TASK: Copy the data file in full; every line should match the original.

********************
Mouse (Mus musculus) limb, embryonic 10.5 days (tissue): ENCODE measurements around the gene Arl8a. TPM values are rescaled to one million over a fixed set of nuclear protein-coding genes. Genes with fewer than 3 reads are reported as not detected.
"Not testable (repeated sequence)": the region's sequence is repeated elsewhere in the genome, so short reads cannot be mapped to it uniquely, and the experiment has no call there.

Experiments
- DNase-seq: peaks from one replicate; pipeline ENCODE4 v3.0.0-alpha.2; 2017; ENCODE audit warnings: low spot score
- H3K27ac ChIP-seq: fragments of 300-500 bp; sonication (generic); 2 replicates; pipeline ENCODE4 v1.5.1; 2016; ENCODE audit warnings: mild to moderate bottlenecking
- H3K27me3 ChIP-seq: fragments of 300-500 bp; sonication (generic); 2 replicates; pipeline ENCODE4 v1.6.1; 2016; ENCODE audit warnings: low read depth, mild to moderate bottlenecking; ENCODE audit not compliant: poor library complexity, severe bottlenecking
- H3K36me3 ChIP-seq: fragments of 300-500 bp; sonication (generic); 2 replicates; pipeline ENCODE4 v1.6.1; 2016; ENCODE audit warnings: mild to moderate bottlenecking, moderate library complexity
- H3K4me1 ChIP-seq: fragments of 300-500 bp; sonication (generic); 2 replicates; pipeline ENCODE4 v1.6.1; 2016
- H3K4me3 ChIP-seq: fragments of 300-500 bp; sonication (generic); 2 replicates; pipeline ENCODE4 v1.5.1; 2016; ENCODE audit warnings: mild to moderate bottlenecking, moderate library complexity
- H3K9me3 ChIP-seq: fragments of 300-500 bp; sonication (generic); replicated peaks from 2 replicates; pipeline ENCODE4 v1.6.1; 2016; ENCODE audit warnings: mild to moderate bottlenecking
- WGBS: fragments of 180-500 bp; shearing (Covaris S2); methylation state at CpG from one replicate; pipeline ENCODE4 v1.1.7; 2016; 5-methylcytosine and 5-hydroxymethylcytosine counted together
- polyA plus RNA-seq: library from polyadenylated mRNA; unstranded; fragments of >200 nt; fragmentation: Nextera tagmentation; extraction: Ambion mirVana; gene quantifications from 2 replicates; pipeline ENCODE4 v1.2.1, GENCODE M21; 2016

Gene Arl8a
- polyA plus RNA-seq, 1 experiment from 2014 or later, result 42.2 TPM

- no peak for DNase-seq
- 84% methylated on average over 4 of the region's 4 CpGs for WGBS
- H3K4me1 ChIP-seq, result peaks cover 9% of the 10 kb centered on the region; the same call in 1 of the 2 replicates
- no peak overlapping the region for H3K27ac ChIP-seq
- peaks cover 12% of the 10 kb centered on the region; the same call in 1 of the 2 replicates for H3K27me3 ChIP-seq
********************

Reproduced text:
Mouse (Mus musculus) limb, embryonic 10.5 days (tissue): ENCODE measurements around the gene Arl8a. TPM values are rescaled to one million over a fixed set of nuclear protein-coding genes. Genes with fewer than 3 reads are reported as not detected.
"Not testable (repeated sequence)": the region's sequence is repeated elsewhere in the genome, so short reads cannot be mapped to it uniquely, and the experiment has no call there.

Experiments
- DNase-seq: peaks from one replicate; pipeline ENCODE4 v3.0.0-alpha.2; 2017; ENCODE audit warnings: low spot score
- H3K27ac ChIP-seq: fragments of 300-500 bp; sonication (generic); 2 replicates; pipeline ENCODE4 v1.5.1; 2016; ENCODE audit warnings: mild to moderate bottlenecking
- H3K27me3 ChIP-seq: fragments of 300-500 bp; sonication (generic); 2 replicates; pipeline ENCODE4 v1.6.1; 2016; ENCODE audit warnings: low read depth, mild to moderate bottlenecking; ENCODE audit not compliant: poor library complexity, severe bottlenecking
- H3K36me3 ChIP-seq: fragments of 300-500 bp; sonication (generic); 2 replicates; pipeline ENCODE4 v1.6.1; 2016; ENCODE audit warnings: mild to moderate bottlenecking, moderate library complexity
- H3K4me1 ChIP-seq: fragments of 300-500 bp; sonication (generic); 2 replicates; pipeline ENCODE4 v1.6.1; 2016
- H3K4me3 ChIP-seq: fragments of 300-500 bp; sonication (generic); 2 replicates; pipeline ENCODE4 v1.5.1; 2016; ENCODE audit warnings: mild to moderate bottlenecking, moderate library complexity
- H3K9me3 ChIP-seq: fragments of 300-500 bp; sonication (generic); replicated peaks from 2 replicates; pipeline ENCODE4 v1.6.1; 2016; ENCODE audit warnings: mild to moderate bottlenecking
- WGBS: fragments of 180-500 bp; shearing (Covaris S2); methylation state at CpG from one replicate; pipeline ENCODE4 v1.1.7; 2016; 5-methylcytosine and 5-hydroxymethylcytosine counted together
- polyA plus RNA-seq: library from polyadenylated mRNA; unstranded; fragments of >200 nt; fragmentation: Nextera tagmentation; extraction: Ambion mirVana; gene quantifications from 2 replicates; pipeline ENCODE4 v1.2.1, GENCODE M21; 2016

Gene Arl8a
- polyA plus RNA-seq, 1 experiment from 2014 or later, result 42.2 TPM

- no peak for DNase-seq
- 84% methylated on average over 4 of the region's 4 CpGs for WGBS
- H3K4me1 ChIP-seq, result peaks cover 9% of the 10 kb centered on the region; the same call in 1 of the 2 replicates
- no peak overlapping the region for H3K27ac ChIP-seq
- peaks cover 12% of the 10 kb centered on the region; the same call in 1 of the 2 replicates for H3K27me3 ChIP-seq